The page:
Not quite. I live in Cambridge, which isn't too far from Guelph. I'm not too far from Toronto and have been part of Toronto's music community, but I'm not actually a Toronto resident. Either way,  with the advent of the internet, it's certainly made it easier to build a following. To be clear, I very much came up during social media era, primarily myspace. There isn't much of a local scene, and most of the people who fucked with me were either from LA or in Europe somewhere at the time lol, but I started going to Toronto events by myself, just looking to be heard. I'm fortunate that some of the folks in Toronto embraced me, but my goal was never to put my city on my back, my goal was really just to reach as many ears as I could, and effectively show people that where you come from doesn't matter anymore, if you have a good sound, word will spread.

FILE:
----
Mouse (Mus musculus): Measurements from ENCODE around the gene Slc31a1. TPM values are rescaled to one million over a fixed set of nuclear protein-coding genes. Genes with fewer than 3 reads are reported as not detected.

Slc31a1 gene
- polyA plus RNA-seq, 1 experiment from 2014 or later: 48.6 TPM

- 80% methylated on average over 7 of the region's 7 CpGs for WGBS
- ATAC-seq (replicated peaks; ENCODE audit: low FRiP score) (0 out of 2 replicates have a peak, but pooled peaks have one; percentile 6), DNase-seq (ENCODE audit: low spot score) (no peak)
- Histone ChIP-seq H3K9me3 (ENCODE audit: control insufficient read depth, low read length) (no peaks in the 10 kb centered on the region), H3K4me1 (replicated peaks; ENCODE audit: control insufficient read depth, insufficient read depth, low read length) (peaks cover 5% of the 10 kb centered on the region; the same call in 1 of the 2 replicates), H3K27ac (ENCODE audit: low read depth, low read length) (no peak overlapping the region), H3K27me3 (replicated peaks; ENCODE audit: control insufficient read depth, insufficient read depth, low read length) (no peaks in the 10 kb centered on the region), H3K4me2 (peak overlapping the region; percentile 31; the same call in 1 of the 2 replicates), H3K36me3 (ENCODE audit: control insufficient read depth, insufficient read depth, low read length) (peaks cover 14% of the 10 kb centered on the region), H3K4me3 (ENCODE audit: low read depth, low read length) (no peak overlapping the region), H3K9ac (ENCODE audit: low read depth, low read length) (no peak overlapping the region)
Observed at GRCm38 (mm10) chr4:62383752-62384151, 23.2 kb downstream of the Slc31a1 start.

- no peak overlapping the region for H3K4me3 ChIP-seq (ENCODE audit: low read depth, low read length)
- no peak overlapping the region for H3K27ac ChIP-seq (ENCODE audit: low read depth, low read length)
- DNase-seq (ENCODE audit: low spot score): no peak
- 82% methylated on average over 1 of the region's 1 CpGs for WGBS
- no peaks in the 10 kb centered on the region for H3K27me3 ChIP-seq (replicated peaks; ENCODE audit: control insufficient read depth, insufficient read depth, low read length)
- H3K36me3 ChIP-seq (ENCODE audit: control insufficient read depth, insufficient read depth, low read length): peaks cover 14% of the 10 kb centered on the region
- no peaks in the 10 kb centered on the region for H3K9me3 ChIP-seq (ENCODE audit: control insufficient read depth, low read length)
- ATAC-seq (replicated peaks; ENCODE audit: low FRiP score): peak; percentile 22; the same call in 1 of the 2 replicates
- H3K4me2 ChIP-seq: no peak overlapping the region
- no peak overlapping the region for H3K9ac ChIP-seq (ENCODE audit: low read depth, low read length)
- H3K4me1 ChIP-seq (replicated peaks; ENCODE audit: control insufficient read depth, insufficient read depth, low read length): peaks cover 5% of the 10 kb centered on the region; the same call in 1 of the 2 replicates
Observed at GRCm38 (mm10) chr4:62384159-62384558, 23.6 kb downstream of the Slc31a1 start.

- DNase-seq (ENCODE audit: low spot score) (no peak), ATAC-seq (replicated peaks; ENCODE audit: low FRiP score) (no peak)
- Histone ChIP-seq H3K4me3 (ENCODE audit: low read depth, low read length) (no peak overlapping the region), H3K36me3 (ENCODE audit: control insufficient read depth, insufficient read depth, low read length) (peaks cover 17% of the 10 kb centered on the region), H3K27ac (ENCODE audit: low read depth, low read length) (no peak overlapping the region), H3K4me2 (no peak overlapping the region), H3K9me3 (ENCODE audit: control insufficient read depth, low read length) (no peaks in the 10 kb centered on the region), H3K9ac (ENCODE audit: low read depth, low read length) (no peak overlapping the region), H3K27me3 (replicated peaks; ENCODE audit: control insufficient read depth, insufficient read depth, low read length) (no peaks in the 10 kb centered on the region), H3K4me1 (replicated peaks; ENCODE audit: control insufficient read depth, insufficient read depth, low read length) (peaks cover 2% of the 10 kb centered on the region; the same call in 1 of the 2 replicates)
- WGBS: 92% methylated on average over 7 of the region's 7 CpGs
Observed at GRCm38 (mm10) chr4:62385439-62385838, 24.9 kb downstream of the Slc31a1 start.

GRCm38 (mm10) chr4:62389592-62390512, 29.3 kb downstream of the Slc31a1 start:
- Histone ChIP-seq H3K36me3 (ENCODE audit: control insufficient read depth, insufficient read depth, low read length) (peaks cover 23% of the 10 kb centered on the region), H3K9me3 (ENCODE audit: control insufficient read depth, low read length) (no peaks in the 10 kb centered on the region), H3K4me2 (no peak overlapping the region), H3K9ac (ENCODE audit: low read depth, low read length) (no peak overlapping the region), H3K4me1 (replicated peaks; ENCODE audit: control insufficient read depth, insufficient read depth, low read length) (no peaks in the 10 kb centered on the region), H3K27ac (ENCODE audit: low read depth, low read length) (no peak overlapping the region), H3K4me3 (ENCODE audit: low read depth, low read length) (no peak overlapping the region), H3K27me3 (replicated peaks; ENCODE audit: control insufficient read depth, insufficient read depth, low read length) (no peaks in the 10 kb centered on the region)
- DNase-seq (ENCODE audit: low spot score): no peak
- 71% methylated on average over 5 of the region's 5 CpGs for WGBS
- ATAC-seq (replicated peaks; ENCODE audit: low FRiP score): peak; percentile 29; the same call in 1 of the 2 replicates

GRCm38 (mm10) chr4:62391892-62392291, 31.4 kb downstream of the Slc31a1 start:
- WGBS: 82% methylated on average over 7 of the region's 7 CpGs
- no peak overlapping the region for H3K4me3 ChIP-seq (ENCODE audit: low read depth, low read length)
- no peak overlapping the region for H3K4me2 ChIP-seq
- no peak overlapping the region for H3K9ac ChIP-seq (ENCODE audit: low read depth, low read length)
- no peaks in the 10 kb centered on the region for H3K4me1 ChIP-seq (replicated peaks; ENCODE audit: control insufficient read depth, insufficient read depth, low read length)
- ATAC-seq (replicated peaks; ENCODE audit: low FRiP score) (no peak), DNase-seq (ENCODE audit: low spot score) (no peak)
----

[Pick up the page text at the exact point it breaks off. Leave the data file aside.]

In terms of production, what’s your creative process like ? Can you tell us about your workflow ? I know you use FL studio and a 404 but are do you have special tools and do you have any routines or habits that help you stay creative ?

I'm primarily an FL studio guy, but recently have been getting a little more comfortable using Maschine+. I like looking for a sample (assuming I'm sampling) first and foremost, but in terms of the actual track, I like freaking the drums first. That always dictates the mood for me. I do the sample flip/melody next, followed by a bass line, and then jazz up the sound with synths, samples, effects, before making edits to the drums or anything else. Might dump it into the 404 for some effects if i need to. Whether its FL or maschine or anything, my core process remains the same. I don't have any special routines, really it's just whenever I'm in the mood or inspired to create, I just hop on and do it; I just try to make sure i'm in good spirits, I dont like creating from a bad place.